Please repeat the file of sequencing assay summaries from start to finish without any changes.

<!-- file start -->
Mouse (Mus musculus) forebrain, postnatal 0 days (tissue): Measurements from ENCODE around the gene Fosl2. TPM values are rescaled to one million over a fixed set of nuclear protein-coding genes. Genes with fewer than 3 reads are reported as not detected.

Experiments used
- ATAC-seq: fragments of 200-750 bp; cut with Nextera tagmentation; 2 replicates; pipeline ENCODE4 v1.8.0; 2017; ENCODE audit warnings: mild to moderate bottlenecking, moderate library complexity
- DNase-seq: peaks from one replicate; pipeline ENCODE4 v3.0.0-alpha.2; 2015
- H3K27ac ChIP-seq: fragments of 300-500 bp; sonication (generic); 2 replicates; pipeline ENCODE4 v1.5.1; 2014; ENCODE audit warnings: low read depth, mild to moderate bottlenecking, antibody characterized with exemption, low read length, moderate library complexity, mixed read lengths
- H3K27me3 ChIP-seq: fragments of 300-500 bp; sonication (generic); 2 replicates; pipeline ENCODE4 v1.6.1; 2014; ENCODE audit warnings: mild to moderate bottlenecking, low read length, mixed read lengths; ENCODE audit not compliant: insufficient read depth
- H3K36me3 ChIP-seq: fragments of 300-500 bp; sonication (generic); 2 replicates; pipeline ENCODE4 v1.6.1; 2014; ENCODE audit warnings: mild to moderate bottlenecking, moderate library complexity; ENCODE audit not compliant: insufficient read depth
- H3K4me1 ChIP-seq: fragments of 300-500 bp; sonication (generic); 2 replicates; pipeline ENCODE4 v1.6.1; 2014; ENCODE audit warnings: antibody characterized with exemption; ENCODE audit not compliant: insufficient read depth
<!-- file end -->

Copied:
Mouse (Mus musculus) forebrain, postnatal 0 days (tissue): Measurements from ENCODE around the gene Fosl2. TPM values are rescaled to one million over a fixed set of nuclear protein-coding genes. Genes with fewer than 3 reads are reported as not detected.

Experiments used
- ATAC-seq: fragments of 200-750 bp; cut with Nextera tagmentation; 2 replicates; pipeline ENCODE4 v1.8.0; 2017; ENCODE audit warnings: mild to moderate bottlenecking, moderate library complexity
- DNase-seq: peaks from one replicate; pipeline ENCODE4 v3.0.0-alpha.2; 2015
- H3K27ac ChIP-seq: fragments of 300-500 bp; sonication (generic); 2 replicates; pipeline ENCODE4 v1.5.1; 2014; ENCODE audit warnings: low read depth, mild to moderate bottlenecking, antibody characterized with exemption, low read length, moderate library complexity, mixed read lengths
- H3K27me3 ChIP-seq: fragments of 300-500 bp; sonication (generic); 2 replicates; pipeline ENCODE4 v1.6.1; 2014; ENCODE audit warnings: mild to moderate bottlenecking, low read length, mixed read lengths; ENCODE audit not compliant: insufficient read depth
- H3K36me3 ChIP-seq: fragments of 300-500 bp; sonication (generic); 2 replicates; pipeline ENCODE4 v1.6.1; 2014; ENCODE audit warnings: mild to moderate bottlenecking, moderate library complexity; ENCODE audit not compliant: insufficient read depth
- H3K4me1 ChIP-seq: fragments of 300-500 bp; sonication (generic); 2 replicates; pipeline ENCODE4 v1.6.1; 2014; ENCODE audit warnings: antibody characterized with exemption; ENCODE audit not compliant: insufficient read depth